by Peter Touschner –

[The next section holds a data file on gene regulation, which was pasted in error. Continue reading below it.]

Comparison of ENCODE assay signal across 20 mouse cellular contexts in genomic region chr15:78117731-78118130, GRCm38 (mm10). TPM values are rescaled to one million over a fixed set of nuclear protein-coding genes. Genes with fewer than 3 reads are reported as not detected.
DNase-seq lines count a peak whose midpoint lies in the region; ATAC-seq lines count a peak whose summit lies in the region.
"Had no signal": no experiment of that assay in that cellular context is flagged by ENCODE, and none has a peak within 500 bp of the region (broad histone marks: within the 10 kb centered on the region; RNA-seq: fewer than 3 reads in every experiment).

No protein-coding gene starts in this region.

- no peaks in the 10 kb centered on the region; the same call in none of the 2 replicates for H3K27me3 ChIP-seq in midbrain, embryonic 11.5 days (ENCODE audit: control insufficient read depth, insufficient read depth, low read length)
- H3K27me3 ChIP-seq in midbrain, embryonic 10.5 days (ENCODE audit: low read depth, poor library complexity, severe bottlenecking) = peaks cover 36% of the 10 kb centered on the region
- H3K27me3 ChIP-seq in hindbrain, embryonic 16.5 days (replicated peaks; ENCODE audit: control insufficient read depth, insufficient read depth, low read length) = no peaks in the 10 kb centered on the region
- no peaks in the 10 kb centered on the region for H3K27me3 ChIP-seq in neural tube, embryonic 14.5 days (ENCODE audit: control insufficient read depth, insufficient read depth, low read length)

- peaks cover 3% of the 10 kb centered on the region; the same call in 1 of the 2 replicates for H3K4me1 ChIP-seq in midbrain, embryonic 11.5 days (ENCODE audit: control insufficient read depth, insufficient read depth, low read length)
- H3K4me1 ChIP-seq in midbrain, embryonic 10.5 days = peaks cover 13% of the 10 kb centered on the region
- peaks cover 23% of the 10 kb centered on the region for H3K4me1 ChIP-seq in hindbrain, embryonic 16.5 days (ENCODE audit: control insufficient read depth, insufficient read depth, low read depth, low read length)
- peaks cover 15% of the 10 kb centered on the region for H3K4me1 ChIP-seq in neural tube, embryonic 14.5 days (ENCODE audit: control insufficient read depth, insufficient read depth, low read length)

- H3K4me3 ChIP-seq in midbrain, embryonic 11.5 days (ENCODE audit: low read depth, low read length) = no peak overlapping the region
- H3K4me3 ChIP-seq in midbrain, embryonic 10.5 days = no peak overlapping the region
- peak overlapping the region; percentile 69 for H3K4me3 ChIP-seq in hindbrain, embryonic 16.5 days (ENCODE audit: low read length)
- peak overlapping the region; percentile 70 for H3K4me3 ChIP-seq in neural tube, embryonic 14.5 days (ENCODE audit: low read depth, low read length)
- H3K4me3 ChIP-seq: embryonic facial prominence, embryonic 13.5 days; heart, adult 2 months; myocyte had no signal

“Black markets” in social media votes and actions have in no way reached critical mass.  The number of sponsored “tweets,” “diggs,” and “favorites” on any given day no doubt represents a miniscule portion of the vast, burgeoning sea of authentic social media messages that traverse the globe.  Nonetheless, enterprises like Subvert and Profit should give us pause.  In this Note I argue  the FTC is uniquely positioned to combat the problem. Given the substantial public interest in user trust in the social media context as well as the growing role played by social media in shaping consumer market decisions, the FTC would do well to fulfill its broad statutory mandate to protect the public from deceptive trade practices by investigating and—if and when it is deemed necessary—regulating “black markets” in social media votes and actions.

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